‘Walk by day and not by night,
And let the spirits take their flight’.

Whether the frightened townsman profited by this, we shall never know.


The Green Man and Sheela-na-Gig In Somerset.

* The Green Man. – The biggest collection of images regarding the Green Man can be discovered in Devon and Somerset and on the edge of the great forests of Yorkshire and the Midlands. It could be that these images represent the God of the Woods, the Life Spirit, the Spirit of Death and Resurrection and as an image, the Green Man has his counterpart in one of the oldest English Folk images, the Corn or Barley God whose beginnings stretch back to the camps of the Neolithic farmers. The folk song ‘John Barleycorn’ details the suffering, death and resurrection of Barleycorn, yet also celebrates the ‘reviving effects of drinking his blood’. The Green Man has other manifestations in ‘Jack in the Green’, the character who dances ahead of the ‘May Queen’ in May Day processions at Hastings and Knutsford. A lord of misrule figure, he may also be linked to ‘Robin Hood’, ‘Robin Goodfellow’ and ‘Puck’. The Green Man is a recurring theme in literature, as in the Green Knight in ‘Sir Gawain and the Green Knight’ – a late 14th: Century chivalric romance. The author is unknown. While Grahame (‘The Wind In The Willows. Depicted as a natural deity) and Tolkien (‘The Lord Of The Rings’. ‘Ents’ which closely resembled trees) carried variants into modern fantasy literature and he also appears in popular music from Jethro Tull to XTC and yet surprisingly, the name dates back only to 1939, when it was used by Lady Raglan in her article ‘The Green Man in Church Architecture’, published in the ‘Folklore’ journal of March 1939. The article concludes: ‘This figure I am convinced, is neither a figment of the imagination nor a symbol, but is taken from real life, and the question is whether there was any figure in real life from which it could have been taken’.

He appears in many churches in Somerset, where the tradition of the Green Man being carved on to Christian churches existed not only here in Britain, where the image of the Green Man enjoyed a revival in the 19th: Century, but also across Europe.

Below is a list of some of the churches where he can be found:-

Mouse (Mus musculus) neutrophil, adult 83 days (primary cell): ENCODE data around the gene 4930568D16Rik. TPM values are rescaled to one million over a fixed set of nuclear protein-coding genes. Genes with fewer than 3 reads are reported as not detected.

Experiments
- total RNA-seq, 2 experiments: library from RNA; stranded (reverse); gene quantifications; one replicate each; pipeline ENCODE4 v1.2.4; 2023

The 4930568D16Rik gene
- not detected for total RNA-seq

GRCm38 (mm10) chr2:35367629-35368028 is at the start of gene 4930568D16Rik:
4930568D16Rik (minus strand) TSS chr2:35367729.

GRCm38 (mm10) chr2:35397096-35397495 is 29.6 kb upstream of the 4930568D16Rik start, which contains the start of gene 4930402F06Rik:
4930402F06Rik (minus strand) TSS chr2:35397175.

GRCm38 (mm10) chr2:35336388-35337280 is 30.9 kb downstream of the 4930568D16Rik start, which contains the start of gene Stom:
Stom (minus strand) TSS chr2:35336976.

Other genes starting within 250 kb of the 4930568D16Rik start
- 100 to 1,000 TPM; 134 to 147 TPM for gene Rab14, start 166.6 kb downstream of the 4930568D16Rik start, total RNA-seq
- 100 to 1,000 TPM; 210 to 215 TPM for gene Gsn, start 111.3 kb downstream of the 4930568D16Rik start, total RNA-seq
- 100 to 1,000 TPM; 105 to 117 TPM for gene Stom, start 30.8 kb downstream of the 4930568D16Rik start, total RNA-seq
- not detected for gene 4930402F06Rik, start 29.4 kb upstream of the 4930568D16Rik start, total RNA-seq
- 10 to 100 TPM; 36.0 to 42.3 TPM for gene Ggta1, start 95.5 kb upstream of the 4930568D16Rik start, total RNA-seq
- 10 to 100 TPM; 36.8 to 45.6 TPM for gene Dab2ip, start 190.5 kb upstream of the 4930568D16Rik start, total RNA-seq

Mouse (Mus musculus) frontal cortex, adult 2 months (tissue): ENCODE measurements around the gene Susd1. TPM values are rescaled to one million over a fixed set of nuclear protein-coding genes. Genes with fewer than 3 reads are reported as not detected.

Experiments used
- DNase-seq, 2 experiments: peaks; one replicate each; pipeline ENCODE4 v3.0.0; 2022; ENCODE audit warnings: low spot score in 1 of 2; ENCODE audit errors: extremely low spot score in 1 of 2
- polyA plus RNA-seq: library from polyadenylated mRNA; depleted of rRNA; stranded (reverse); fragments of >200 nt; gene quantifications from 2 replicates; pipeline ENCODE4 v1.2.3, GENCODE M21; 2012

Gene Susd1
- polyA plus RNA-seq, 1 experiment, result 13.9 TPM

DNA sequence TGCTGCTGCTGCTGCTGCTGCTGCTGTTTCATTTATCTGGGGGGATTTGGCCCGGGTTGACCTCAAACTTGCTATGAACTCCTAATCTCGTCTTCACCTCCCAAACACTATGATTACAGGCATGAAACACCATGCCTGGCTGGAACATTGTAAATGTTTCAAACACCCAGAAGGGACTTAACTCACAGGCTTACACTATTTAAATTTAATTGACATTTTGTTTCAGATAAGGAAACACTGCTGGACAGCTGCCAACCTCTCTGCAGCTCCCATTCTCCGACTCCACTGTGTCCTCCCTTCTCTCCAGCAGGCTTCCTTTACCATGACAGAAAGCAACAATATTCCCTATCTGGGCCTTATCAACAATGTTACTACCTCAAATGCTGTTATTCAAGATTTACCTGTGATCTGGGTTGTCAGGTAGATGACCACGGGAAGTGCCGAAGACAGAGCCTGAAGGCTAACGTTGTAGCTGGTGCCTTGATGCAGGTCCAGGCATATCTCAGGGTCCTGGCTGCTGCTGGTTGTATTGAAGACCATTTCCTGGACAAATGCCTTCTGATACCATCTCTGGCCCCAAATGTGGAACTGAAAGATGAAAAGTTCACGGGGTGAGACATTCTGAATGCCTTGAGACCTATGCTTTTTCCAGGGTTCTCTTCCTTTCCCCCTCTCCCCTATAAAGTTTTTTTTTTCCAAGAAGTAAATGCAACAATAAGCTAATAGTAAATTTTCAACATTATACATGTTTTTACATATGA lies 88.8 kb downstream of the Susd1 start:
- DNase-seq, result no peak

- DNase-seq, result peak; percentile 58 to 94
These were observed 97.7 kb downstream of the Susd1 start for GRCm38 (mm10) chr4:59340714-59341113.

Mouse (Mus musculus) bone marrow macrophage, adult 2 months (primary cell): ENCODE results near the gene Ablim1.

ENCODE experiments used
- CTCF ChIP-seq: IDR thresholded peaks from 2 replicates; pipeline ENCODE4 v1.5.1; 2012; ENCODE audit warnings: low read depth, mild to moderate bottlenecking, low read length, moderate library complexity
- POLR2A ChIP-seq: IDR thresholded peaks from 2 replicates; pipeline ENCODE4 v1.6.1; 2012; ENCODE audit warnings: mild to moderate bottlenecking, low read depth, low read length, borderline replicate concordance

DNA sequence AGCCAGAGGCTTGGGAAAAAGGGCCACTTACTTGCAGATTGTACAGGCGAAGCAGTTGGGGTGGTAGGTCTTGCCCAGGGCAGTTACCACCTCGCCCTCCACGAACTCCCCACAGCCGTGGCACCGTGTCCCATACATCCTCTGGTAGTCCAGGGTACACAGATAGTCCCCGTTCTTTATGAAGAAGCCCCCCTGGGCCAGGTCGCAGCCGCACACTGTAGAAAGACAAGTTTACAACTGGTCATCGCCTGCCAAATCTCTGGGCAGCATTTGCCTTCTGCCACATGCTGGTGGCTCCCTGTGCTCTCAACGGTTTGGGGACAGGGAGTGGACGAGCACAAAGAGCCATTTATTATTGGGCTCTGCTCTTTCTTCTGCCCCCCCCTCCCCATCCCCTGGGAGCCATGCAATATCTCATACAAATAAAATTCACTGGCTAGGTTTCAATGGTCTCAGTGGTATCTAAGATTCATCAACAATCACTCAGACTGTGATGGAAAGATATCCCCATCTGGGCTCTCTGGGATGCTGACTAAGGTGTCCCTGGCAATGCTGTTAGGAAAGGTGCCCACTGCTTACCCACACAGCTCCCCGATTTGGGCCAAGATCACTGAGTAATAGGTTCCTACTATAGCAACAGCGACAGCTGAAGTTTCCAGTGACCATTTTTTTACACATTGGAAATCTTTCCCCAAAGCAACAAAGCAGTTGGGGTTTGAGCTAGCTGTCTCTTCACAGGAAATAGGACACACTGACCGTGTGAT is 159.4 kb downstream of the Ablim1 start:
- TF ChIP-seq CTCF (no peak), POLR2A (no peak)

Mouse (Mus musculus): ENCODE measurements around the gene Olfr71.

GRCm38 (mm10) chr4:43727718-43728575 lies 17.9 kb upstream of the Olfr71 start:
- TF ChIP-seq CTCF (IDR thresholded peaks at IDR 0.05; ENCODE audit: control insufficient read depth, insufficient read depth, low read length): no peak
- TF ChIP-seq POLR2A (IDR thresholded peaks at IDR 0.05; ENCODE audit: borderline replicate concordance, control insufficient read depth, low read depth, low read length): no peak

St: John the Baptist, Axbridge, a 15th: Century church. One of the Victorian choir stalls has a small and distinct face among the leaves. In the north aisle, there is a medieval wooden ceiling where there are two more foliate heads, one mischievous, the other stern. At St: Andrew, Cheddar, a foliate head on a choir stall. In the ceiling is a different Green Man, heavily gilded, even menacing, with ears of a deer or goat, issuing a tumbled profusion of leaves and fruit and twigs. St Margaret’s, Spaxton, dates from the 13th: Century and has three green men, two on the font and one on a bench end. While St: Cuthbert, Wells, has foliate heads carved into the Jacobean oak of the pulpit. Also in a window arch, a more primitive face, with a look of brooding intensity, oak leaves pouring from his mouth and nostrils.

At St: Mary the Virgin, Bishops Lydeard, there is a wooden carving of a Green Man. Green Men are on misericords in the choir stalls of Holy Trinity Church, Chantry. On a corbel in St: Bartholomew’s Church, Crewkerne, there is a Green Man. St: John the Baptist, Glastonbury, has a Green Man on one of the bosses in the ceiling of the Lady Chapel. All Saints Church, Lullington, the arches between nave and choir and between choir and chancel have archetypal Norman fantasy figures, including a Green Man. St: John the Baptist Church, Pilton, the most visible carvings are located on the spandrels of the roof and include a ‘green man’ with a protruding tongue and foliage emerging from his mouth. At the church in Queen Camel, a grotesque green man is framed in vine leaves and clusters of grapes. There is also a Green Man on a roof boss in St: Mary’s Church, Yatton.

In the Church of the Holy Ghost, Crowcombe, there are carved 16th: Century bench ends, probably carved in 1534 (the date appears on one of the benches). The carvings cover a wide range of subjects, from ornate Gothic tracery to mermaids, fruit, foliage, heraldic symbols and three traditional Green Man symbols. Green Men can be found on bench ends at Holy Trinity, Burrington, Dunster Church and St: Bartholomew’s Church, East Lyng, also at St: Michael’s, Brent Knoll, Culbone Church and Downside Abbey Church, Stratton-on-the-Fosse. Rumour has it that Wells Cathedral contains 44 Green Men.

In 2012, Bristol Water found a piece of horse furniture known as the ‘green man’ from excavations on Axbridge Moor during a £1.3million water pipe upgrade.

But who is this Green Man?

Roman artists and sculptors first developed composite figures as well as complex carvings of life-like intertwined vegetation and Dionysus is often considered one of the most likely precursors to the Green Man of the Middle Ages, especially given his usual portrayal as leaf-crowned lord of the wilderness, nature and agriculture. Early medieval Christianity adopted much of the symbolism of the Dionysian rites and mystery religions and many of its architectural techniques were borrowed from Roman and Byzantine models. At the same time, another parallel influence in Western Europe was the Celtic ‘cult of the head’ – (the particular reverence the Celts had for portrayals of the human head, based on the belief that the head is the repository of the soul) – and also the Celtic veneration of sacred trees. Gradually,  over a period from roughly the 6th: to 11th: Century, a bridge was laid between the Green Man’s apparently pagan origins and the new context of Christian art and he imperceptibly became absorbed into Christian iconography. The use of the image of the Green Man allowed a relatively safe nod towards the old practices, while at the same time bringing it under the umbrella of the new Church. It is primarily interpreted as a symbol of rebirth, representing the cycle of growth each spring.